More non-EU nationals moving to Germany for work | News | DW | 15.04.2019

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More non-EU nationals moving to Germany for work

The number of non-EU citizens moving to Germany for work has risen by about 20 percent for a third year in a row. Figures show most of these foreigners are men from India, China and the United States.

The Federal Statistical Office (Destatis) on Monday reported a 20 percent jump over the past year in people from countries outside the EU coming to work in Germany.  

The group makes up a relatively small portion of the country's 10.9 million foreigners.

Read moreGermany's new immigration laws open door for skilled labor

What Destatis found:

  • The number of non-EU citizens with a work permit in Germany rose from 217,000 in 2017 to 266,000 in 2018.
  • It is the third year in a row the number has risen by 20 percent.
  • Most of the foreigners came from India (12%), China (9%), Bosnia and Herzegovina (8%), and the United States (7%).
  • On average the newcomers were 35 years old, and more than two thirds of them were male.
  • More than 80 percent had a temporary work permit, while 17 percent had a permanent permit allowing them to stay indefinitely.

Strong increase from the West Balkans

The statistics office reported that Albania, Montenegro, Kosovo, Macedonia, Serbia, and Bosnia and Herzegovina accounted for almost 25% of foreigners with work permits in Germany in 2018. In 2015 they only made up around 9%.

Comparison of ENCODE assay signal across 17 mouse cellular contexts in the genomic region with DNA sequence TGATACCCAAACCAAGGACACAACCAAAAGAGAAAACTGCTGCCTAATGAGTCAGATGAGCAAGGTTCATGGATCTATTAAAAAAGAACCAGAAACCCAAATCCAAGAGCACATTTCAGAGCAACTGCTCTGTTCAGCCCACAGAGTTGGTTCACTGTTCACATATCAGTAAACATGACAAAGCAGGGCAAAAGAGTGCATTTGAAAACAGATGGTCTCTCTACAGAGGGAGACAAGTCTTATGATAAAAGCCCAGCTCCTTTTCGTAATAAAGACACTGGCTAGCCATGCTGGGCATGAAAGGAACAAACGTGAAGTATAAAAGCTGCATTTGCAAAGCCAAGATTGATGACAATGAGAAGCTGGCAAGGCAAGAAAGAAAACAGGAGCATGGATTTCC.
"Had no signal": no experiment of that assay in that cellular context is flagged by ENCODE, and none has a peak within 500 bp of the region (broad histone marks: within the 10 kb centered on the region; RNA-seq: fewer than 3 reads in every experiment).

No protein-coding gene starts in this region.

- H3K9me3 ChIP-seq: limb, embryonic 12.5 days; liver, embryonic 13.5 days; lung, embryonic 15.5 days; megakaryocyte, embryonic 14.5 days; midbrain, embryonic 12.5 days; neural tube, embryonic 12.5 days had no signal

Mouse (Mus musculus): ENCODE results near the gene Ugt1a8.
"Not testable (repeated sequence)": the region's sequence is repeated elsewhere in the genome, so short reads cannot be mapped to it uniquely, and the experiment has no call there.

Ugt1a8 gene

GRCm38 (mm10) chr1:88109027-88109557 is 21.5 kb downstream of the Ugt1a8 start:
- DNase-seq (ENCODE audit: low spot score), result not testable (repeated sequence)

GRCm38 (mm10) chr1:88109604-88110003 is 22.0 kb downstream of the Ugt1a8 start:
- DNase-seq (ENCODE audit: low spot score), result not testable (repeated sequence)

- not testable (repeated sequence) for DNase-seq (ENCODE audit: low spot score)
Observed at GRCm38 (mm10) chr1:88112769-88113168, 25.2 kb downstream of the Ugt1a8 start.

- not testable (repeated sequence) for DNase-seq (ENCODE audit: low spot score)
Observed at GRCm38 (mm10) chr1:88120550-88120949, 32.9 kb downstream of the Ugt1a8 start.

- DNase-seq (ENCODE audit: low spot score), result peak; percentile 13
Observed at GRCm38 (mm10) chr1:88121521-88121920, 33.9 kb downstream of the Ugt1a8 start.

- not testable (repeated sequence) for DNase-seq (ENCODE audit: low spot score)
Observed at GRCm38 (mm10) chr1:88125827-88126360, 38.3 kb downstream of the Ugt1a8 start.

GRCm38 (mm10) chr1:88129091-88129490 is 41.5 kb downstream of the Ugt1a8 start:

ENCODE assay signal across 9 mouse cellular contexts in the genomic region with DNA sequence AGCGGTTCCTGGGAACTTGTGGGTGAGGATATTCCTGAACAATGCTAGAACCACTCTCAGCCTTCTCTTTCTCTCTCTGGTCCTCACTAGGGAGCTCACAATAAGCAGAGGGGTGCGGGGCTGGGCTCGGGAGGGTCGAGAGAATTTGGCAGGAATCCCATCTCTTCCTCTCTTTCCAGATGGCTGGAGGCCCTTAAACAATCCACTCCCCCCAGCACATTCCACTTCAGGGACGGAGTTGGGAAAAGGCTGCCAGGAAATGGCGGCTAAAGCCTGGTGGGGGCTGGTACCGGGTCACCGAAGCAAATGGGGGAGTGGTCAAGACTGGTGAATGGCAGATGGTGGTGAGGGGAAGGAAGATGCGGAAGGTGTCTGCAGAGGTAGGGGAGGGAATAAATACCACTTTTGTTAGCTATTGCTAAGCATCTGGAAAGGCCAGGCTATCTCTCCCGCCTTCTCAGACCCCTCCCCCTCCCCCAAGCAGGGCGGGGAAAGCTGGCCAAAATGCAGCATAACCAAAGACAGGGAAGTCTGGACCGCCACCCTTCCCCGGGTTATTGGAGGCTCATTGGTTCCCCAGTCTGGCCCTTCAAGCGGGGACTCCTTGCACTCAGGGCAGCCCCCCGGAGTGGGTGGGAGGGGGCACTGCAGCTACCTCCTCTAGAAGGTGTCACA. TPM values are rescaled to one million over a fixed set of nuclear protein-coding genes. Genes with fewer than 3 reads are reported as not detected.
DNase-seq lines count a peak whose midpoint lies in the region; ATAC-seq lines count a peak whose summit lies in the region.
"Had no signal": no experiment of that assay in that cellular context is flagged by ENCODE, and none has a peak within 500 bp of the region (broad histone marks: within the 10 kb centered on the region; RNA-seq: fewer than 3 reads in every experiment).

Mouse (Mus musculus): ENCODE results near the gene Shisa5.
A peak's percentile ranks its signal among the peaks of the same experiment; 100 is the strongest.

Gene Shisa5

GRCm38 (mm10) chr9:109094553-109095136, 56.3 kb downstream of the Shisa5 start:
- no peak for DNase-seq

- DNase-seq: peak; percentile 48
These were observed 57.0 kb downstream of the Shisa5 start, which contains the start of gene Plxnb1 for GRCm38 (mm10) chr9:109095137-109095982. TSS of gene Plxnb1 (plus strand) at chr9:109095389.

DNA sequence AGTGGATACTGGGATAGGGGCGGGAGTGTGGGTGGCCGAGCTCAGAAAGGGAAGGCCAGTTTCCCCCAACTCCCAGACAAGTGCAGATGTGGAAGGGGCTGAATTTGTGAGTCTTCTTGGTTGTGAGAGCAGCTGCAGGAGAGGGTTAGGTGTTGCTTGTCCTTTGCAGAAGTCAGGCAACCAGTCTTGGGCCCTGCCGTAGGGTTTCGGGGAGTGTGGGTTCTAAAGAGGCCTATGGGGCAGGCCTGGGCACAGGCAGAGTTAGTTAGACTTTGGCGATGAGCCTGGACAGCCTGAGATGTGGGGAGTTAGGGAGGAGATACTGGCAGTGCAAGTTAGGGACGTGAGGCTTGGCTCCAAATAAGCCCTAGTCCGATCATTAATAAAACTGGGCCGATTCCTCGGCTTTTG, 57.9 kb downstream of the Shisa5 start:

Since the West Balkan countries were declared safe in 2014 and 2015, it's been harder for their citizens to get humanitarian residence permits in Germany, making migration for employment purposes a more viable option. From 2016, nationals from these states have also enjoyed easier access to the German labor market.

Read more: Finding skilled labor in Germany: 'It's never been so hard'

Foreigners working in Germany

Destatis pointed out that non-EU citizens with a work permit did not fall into the same category as the total number of foreigners in the German labor market. The latter may include EU citizens able to live and work in any member state without a permit, or foreigners registered with the Central Register of Foreigners (AZR) under other residence permits who also have the possibility of taking up work, such as refugees.

Read moreGerman skilled trades boom, but workers not on tap

Growth in newcomers

According to the AZR, there were about 10.9 million people with just one nationality living in Germany in 2018 — an increase of about 292,000 or 2.7% on the previous year. 2017 also saw a rise of 5.7%, which experts partly put down to late refugee applications following the migration crisis in 2015-16.

Changing laws

Germany's government approved new laws at the end of 2018 aimed at filling massive gaps in the skilled labor market. The changes mean it's now easier for skilled workers, including non-EU citizens, to move to Germany, especially if they work in a field suffering shortages.

Watch video 02:45

Germany mulls law to alleviate shortage of skilled labor

nm/rt (AFP, dpa)

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